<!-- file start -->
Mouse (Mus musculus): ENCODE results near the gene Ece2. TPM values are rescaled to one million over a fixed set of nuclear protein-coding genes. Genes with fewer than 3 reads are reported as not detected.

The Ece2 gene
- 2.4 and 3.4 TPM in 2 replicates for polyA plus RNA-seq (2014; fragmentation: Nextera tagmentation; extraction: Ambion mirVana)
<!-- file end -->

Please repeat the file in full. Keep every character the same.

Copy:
Mouse (Mus musculus): ENCODE results near the gene Ece2. TPM values are rescaled to one million over a fixed set of nuclear protein-coding genes. Genes with fewer than 3 reads are reported as not detected.

The Ece2 gene
- 2.4 and 3.4 TPM in 2 replicates for polyA plus RNA-seq (2014; fragmentation: Nextera tagmentation; extraction: Ambion mirVana)